I’m a recent graduate of the Medill School of Journalism at Northwestern University, where I was taught to spurn the Oxford comma and spin stories with a magazine slant. I grew up in Saratoga, California—a sleepy bedroom community devoid of street lights, about 40 miles southeast of San Francisco...
All it took was 137 characters at 6:12 a.m. for Amazon’s valuation to drop more than $5 billion on Wednesday. It wasn’t much of a dent for Amazon, which is still worth a whopping $474 billion. (The company’s stock fell by $4.56, or less than 0.5%.) Overall, its stock price has soared since Trump entered office. And this was far from the first time Trump has accused the company of tax avoidance (he’s previously said CEO Jeff Bezos operates a “no-tax monopoly” that fails to pay “internet taxes.”).
Following mounting pressure to denounce the white nationalist groups that triggered the violence in Charlottesville this weekend, President Donald Trump finally took to the podium on Monday, delivering a speech in which he called racism “evil” and condemned the “KKK, neo-Nazis, white supremacists, and other hate groups that are repugnant to everything we hold dear as Americans.” Until the speech, Trump had offered little more than a feeble, wildly unpresidential condemnation of violence on...
Let’s recap: On Tuesday, President Trump told reporters, in no uncertain terms, that he would take swift action against North Korea, and that any threats involving the country’s considerable nuclear capabilities would be “met with fire and fury.” In regards to Kim Jong-un, Trump said, “He has been very threatening beyond a normal statement, and as I said, they will be met with fire and fury, and frankly power the likes of which this world has never seen before.” North Korea, in turn, lobbed a...
Muck Rack makes it simple to find people, tweets, or articles that mention any name, keyword, company, hashtag etc. We've compiled this guide to help you make the most of your search.
Selecting a term
Start searching tweets, articles from media outlets, articles mentioned in tweets, journalists'
names, titles and bios with some suggested searches:
Companies or Topics (e.g. iPhone, Microsoft)
Phrases (e.g. "cloud computing") — use quotes to keep the terms together
Twitter handles (e.g. @username) — returns those who have mentioned or replied to
Names (e.g. "David Pogue")
Hashtags (e.g. #sxsw, #london2012)
Bio details (e.g. vegan, Olympics, father)
Muck Rack's Advanced Search allows for many boolean operators.
Find results that mention multiple specified terms, use AND or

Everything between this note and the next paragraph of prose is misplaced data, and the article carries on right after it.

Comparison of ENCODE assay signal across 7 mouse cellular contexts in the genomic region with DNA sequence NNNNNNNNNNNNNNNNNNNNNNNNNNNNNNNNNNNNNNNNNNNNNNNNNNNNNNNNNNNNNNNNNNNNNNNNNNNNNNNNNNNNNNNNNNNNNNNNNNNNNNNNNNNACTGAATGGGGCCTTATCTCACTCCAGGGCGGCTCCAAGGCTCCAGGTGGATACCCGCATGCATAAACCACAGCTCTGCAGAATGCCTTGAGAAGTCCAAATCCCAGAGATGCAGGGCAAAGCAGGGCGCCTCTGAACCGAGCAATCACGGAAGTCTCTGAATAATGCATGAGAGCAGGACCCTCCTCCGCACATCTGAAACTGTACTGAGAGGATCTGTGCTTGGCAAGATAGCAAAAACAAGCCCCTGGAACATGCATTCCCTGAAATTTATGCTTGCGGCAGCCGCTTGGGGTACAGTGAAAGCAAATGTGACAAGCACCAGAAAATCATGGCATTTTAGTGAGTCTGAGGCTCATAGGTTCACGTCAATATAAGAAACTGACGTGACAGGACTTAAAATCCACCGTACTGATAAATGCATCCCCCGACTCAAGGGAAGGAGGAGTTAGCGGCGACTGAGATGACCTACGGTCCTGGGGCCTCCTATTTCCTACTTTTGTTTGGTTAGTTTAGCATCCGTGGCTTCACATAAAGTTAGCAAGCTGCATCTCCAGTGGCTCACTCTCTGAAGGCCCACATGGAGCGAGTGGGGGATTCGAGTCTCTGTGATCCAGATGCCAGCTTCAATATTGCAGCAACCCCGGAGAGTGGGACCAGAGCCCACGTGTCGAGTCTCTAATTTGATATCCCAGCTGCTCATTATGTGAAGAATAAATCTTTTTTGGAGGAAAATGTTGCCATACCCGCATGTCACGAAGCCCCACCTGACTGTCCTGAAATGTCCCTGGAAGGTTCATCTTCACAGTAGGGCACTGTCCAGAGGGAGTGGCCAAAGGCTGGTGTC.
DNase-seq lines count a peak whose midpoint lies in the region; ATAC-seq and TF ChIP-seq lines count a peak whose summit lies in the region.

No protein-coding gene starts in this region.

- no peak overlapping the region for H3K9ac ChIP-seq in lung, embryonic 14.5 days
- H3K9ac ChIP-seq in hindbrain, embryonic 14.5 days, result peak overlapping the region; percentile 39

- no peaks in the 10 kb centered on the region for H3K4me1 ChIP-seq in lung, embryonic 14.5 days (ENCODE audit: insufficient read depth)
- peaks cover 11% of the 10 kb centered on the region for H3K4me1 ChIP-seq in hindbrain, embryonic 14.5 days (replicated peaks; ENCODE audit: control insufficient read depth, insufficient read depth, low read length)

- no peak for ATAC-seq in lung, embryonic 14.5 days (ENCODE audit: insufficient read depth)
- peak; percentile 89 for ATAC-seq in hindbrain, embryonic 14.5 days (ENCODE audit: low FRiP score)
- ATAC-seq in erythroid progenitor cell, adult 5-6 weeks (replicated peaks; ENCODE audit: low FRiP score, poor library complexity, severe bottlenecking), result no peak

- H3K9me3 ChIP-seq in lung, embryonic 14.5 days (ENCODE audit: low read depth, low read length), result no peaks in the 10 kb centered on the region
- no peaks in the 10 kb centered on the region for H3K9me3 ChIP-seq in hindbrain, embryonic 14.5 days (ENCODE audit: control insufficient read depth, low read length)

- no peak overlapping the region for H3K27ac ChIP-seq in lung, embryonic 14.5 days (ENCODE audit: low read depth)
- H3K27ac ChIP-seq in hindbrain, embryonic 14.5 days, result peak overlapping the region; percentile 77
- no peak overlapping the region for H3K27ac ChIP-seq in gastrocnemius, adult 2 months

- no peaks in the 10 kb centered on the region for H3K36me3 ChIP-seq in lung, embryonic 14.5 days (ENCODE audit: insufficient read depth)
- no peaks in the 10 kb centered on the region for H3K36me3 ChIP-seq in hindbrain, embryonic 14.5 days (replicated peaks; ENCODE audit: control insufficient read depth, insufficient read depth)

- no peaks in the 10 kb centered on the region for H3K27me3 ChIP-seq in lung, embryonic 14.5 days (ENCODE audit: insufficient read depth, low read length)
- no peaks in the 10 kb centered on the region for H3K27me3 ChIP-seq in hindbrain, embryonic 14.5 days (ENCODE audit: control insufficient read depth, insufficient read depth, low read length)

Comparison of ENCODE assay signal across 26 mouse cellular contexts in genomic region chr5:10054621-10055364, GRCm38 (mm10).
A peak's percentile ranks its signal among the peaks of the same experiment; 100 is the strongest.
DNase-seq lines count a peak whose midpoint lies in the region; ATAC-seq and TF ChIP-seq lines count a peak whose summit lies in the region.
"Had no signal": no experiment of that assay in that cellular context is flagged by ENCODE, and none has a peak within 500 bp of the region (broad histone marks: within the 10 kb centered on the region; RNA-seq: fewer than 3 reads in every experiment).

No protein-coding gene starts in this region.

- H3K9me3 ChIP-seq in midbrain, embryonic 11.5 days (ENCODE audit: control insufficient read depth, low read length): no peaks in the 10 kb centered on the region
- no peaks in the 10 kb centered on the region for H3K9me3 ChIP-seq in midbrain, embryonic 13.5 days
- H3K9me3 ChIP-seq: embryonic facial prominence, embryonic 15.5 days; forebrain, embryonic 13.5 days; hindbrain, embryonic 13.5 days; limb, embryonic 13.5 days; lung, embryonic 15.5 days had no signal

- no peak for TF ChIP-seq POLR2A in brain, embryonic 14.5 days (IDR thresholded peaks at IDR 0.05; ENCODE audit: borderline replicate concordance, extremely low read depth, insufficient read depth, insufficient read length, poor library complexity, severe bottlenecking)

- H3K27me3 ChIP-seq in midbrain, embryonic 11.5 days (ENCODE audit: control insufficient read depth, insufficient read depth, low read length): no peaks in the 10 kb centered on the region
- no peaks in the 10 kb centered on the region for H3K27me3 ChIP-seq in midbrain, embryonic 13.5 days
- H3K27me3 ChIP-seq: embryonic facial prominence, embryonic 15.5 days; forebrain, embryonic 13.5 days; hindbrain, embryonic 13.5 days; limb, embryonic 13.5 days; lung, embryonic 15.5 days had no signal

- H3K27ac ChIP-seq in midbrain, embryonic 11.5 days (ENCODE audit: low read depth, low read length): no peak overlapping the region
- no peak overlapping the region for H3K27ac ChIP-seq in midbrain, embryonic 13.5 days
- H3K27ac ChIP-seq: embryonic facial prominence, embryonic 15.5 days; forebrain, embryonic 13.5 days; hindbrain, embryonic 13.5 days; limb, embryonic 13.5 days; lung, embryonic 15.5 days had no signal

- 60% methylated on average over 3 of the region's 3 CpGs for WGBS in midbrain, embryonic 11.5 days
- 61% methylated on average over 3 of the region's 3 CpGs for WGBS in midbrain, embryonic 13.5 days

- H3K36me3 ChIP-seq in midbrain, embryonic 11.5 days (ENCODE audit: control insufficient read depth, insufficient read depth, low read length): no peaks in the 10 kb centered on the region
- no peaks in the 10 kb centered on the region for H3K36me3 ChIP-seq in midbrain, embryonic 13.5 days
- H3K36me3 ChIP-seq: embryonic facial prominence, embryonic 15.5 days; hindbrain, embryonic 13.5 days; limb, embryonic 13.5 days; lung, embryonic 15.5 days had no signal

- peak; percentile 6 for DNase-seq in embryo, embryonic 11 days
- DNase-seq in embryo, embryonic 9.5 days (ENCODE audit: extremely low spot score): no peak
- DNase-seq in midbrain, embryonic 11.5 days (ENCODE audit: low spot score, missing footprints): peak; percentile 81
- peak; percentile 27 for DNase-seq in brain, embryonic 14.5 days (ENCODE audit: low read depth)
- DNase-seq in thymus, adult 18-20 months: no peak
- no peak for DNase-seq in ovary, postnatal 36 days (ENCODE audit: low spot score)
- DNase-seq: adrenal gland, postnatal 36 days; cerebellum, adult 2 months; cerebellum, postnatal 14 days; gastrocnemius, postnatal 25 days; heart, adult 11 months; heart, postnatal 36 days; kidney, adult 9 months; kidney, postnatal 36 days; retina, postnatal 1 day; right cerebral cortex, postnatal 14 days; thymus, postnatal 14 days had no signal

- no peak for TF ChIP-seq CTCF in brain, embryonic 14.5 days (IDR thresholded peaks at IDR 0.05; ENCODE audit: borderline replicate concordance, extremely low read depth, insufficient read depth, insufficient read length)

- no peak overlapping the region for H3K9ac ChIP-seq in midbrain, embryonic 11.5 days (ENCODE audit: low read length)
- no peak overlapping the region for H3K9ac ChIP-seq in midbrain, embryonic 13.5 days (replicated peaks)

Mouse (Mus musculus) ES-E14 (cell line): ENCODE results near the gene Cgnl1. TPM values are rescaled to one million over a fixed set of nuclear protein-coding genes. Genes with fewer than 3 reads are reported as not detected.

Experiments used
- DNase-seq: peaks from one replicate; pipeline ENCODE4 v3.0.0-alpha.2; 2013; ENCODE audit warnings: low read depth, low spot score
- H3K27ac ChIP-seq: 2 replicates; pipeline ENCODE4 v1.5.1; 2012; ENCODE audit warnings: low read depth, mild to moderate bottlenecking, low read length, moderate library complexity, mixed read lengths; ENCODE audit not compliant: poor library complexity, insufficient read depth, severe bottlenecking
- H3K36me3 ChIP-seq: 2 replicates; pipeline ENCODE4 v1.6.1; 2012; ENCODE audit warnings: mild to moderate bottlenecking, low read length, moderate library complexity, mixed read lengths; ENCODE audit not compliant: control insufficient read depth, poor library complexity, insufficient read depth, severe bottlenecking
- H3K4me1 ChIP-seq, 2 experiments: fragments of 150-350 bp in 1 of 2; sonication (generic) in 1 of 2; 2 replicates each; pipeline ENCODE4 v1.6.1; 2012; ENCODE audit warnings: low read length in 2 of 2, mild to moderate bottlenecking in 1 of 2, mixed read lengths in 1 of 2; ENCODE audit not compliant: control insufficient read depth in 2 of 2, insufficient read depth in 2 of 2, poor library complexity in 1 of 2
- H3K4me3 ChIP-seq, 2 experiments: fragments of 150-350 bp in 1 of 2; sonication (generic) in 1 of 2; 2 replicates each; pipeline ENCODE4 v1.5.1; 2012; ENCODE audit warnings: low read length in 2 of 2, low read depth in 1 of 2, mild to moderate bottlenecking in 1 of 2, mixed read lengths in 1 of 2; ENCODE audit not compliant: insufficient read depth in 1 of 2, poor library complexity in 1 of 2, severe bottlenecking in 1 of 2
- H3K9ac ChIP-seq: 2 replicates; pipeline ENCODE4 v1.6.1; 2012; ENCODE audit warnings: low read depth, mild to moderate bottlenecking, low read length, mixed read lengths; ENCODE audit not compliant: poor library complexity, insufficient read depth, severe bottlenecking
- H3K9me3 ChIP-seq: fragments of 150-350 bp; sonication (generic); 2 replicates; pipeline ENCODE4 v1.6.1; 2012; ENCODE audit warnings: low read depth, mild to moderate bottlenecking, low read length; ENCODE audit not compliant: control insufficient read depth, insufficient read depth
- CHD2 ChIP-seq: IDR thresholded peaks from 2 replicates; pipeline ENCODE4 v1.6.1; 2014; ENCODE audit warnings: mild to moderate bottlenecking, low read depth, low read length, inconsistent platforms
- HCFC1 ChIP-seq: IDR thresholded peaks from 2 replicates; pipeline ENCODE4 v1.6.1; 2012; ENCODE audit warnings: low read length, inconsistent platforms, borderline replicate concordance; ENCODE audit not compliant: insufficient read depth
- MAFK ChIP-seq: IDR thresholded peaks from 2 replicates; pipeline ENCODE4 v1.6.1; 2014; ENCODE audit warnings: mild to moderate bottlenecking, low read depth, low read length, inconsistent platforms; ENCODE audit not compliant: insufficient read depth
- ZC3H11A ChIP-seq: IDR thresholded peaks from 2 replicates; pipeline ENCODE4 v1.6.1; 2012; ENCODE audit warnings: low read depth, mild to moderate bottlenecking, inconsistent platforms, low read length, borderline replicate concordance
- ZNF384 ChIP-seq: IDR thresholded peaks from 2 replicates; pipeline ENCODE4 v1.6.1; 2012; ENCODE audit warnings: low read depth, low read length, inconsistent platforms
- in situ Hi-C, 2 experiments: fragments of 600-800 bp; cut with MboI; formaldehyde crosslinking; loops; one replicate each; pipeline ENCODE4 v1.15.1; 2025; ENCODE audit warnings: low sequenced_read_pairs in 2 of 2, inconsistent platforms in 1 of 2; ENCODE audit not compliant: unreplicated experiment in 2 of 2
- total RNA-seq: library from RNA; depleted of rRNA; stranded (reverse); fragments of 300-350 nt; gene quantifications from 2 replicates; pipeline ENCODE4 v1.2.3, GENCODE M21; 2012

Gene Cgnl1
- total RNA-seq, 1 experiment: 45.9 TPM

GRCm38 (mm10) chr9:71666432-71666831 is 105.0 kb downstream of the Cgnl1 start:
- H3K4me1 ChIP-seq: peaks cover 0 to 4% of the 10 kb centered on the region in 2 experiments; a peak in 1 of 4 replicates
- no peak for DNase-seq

+. For example, ensure each result contains both Elon Musk and Mark Zuckerberg by
searching Obama AND Romney or Obama + Romney.
Use the operators OR or , to broaden your search when you'd like either of
multiple terms to appear in results. (This is the default behavior of our search when no operators
are used.) For example, search for democrat OR republican to find results that refer to
Democrats and/or Republicans.
Use NOT or - to subtract results from your search. For
example, searching Disney will yield results about the Walt Disney Company as well as Walt Disney
World Resort. To exclude mentions of Disney World, search for Disney -World or Disney
When using one of these operators with a phrase, enclose it in quotation marks. For example, you can
find results about smartphones excluding Apple's iPhone 4S by searching smartphone -"iPhone
Exact case matching or punctuation
If you're searching for a brand name or keyword that relies on specific punctuation marks or capitalization, you can
find results that match your exact query by adding matchcase: before the keyword you're searching for, like matchcase:E*TRADE .
Use parentheses to separate multiple
boolean phrases. For example, to find journalists talking about having fun in Disney World or
Disneyland, search for ("disney world" OR disneyland) AND fun.
An asterisk can be used to search for any variation of a root word truncated by the asterisk. For example, searching for admin* will return results for administrator, administration, administer, administered, etc.
A near operator is an AND operator where you can control the distance between the words. You can vary the distance the near operation uses by adding a forward slash and number (between 0-99) such as strawberries NEAR/10 "whipped cream", which means the strawberries must exist within 10 words of "whipped cream".